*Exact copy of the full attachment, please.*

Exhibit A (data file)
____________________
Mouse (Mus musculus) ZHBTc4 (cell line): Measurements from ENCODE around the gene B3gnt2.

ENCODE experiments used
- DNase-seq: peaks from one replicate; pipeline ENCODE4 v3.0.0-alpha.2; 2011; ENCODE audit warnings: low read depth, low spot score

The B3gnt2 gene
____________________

Mouse (Mus musculus) ZHBTc4 (cell line): Measurements from ENCODE around the gene B3gnt2.

ENCODE experiments used
- DNase-seq: peaks from one replicate; pipeline ENCODE4 v3.0.0-alpha.2; 2011; ENCODE audit warnings: low read depth, low spot score

The B3gnt2 gene